Decorated historic homes to open for holiday tours in Delaware

The Hale Byrnes House in Newark will be decorated for the season in time for its open house Dec. 7. (Submitted photo)

Simple decorations line fireplaces in every room of the nearly 270-year-old Hale-Byrnes House in Newark as the Christmas holiday approaches.

Pineapples, signifying a welcoming home, pyramids of apples, holly wreaths and other greenery prove to be simple, but effective, holiday decorations as resident manager Kim Burdick prepares for a unique holiday tradition.

Historic homes throughout the state like the Hale-Byrnes House are donning their best decorations as curators and owners prepare for the public to tour their buildings this month.

Holiday house tours spread warm seasons greetings, while helping the public learn about historic homes and events that helped decorate Delaware’s past with memories. Other historic buildings like Belmont Hall in Smyrna and Zwaanendael Museum in Lewes will help light up the season with festive decorations and activities this year.

Kim Burdick, resident manager for the Hale-Byrnes House at 606 Old Stanton-Christiana Road in Newark, says although they have simple decorations, she’s excited to see the home decked out in its Christmas gear. The home will be open to the public Saturday, Dec. 7 from 11 a.m. until 5 p.m.

“It was built in 1750 and it was a Quaker House then,” she began to explain. “Quakers didn’t really celebrate Christmas anyway. Like, my ancestors are old, old New Englanders and the first person in my family that ever did Christmas was my father’s father when he was little in the Victorian days. So, they really didn’t do this stuff. But somehow it became a big deal. My grandfather, he was old when my father was born, but he was in World War I and when he was a little kid, that was the first generation in my family that ever had Christmas. So, we do it pretty simply.”

Jim Yurasek of Delaware’s Historical & Cultural Affairs said few decorations, or none at all, is commonplace for historic sites like the John Dickinson Plantation in Dover as decorating for the holidays didn’t come into fashion until the Victorian era, as Ms. Burdick explained. Some of the state’s sites do have minimal decorations to include wreaths.

Despite the tradition of no traditions, one could say, gardeners in Sussex County are working with the Zwaanendael Museum to decorate the building. Their theme, “Here we go a caroling,” will be highlighted throughout the museum and on the grounds with plant-based decorations with carols like ‘Here we come a wassailing,’ ‘Silver bells,’ and ‘The holly and the ivy,’ in mind.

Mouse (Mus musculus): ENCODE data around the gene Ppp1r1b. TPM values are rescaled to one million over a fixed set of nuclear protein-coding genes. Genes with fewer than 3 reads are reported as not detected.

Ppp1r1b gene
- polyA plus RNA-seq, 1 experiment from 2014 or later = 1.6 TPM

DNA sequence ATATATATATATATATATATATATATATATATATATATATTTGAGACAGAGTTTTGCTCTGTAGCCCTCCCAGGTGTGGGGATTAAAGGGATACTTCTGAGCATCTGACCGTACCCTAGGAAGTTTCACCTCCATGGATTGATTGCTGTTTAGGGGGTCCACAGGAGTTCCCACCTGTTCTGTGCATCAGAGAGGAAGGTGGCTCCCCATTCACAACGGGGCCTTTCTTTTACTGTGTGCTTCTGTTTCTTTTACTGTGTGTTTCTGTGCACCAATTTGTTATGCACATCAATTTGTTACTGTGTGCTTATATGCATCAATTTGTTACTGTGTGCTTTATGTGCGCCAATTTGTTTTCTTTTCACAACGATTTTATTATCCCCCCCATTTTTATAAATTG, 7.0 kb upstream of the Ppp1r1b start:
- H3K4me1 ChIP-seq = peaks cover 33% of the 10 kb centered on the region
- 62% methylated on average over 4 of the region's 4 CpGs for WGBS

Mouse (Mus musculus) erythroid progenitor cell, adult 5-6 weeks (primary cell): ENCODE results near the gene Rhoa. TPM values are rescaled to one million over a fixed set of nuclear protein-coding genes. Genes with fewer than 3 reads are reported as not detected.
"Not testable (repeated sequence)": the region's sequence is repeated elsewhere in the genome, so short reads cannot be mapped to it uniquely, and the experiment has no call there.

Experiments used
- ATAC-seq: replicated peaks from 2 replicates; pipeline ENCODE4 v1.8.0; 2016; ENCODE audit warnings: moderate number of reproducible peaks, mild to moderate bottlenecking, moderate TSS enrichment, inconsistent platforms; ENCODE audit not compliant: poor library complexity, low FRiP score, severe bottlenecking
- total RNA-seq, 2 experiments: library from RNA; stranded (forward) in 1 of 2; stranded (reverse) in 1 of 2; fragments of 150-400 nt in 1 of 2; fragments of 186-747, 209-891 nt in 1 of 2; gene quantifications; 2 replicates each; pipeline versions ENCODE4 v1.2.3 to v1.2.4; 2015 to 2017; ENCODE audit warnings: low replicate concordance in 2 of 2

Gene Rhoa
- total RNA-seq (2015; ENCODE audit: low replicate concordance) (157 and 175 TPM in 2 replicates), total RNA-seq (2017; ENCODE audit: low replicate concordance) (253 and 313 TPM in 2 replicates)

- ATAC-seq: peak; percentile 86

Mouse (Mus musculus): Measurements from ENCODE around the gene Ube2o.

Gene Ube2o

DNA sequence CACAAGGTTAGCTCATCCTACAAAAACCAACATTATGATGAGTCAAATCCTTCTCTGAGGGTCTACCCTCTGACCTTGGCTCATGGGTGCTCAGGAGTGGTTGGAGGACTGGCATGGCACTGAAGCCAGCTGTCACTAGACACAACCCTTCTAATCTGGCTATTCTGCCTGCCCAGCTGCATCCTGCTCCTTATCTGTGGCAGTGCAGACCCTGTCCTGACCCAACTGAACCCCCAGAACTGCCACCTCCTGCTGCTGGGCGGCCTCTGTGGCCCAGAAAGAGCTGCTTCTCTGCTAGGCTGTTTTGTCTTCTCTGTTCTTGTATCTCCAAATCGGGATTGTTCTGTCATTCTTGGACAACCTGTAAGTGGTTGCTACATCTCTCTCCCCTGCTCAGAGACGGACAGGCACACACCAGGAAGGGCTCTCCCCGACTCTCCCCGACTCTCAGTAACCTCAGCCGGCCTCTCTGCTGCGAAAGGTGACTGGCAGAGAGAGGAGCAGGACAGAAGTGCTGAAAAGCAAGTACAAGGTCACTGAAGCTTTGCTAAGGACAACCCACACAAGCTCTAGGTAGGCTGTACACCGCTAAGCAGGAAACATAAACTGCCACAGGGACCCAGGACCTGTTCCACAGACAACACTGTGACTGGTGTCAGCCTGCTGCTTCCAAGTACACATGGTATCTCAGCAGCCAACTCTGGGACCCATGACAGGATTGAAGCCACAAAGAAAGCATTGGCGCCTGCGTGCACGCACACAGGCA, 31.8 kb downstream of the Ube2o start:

Gardeners in Kent County with the Duck Creek Gardeners will also help decorate a historic building this year with the help of the Friends of Belmont Hall in Smyrna.

Jim Wolfe of Smyrna decorated the Thomas Collins room of Belmont Hall with simple decorations, like the Hale-Byrnes House, to include pine, cedar and fruit which he said was typical for the 1770-1820 post-colonial period. Other areas of Belmont Hall will be decorated in a more modern, or Victorian, style.

The historic Belmont Hall is hosting a free open house during the Smyrna Historic District Holiday House Tour Sunday, Dec. 15 from 1-4 p.m.; the tour will continue through 6 p.m. that day.

Tickets for the self-guided house tour includes admission to four non-residential houses and 11 private homes in the heart of Smyrna. A $10 donation is requested for adults and $5 for children ages 12-18. Children under 11 years old can participate for free.

Tickets for the tour can be purchased at Belmont Hall during their open house or at Smyrna Cards and Gifts or the Smyrna Museum during regular operating hours.

Mr. Wolfe, who has a home listed on the house tour with his wife Susan, says the event is a good opportunity to enjoy the holiday in a unique way. It is sponsored by the Duck Creek Historical Society and the Friends of Belmont Hall to support ongoing projects.

“It’s a good event. It brings people out and people can get ideas of things to do or, in some cases, things not to do for Christmas decorations,” he said.

Woodburn, the historic mansion which houses Delaware Governor John Carney and his wife Tracey, will also be decorated for the festive season. It will be open to the public for a special open house Saturday, Dec. 7 from 10 a.m. until 1 p.m.

Visitors to Woodburn will be able to not only see the 221-year-old home built by Charles Hillyard, III, but will also have the opportunity to enjoy holiday treats and meet Gov. and Mrs. Carney who should arrive around noon.

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